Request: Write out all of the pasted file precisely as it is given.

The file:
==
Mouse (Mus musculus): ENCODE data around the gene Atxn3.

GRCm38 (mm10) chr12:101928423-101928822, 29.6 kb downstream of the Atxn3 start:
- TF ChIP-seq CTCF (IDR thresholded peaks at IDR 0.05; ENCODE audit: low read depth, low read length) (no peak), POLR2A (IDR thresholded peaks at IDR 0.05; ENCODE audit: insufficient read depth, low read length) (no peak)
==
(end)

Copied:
Mouse (Mus musculus): ENCODE data around the gene Atxn3.

GRCm38 (mm10) chr12:101928423-101928822, 29.6 kb downstream of the Atxn3 start:
- TF ChIP-seq CTCF (IDR thresholded peaks at IDR 0.05; ENCODE audit: low read depth, low read length) (no peak), POLR2A (IDR thresholded peaks at IDR 0.05; ENCODE audit: insufficient read depth, low read length) (no peak)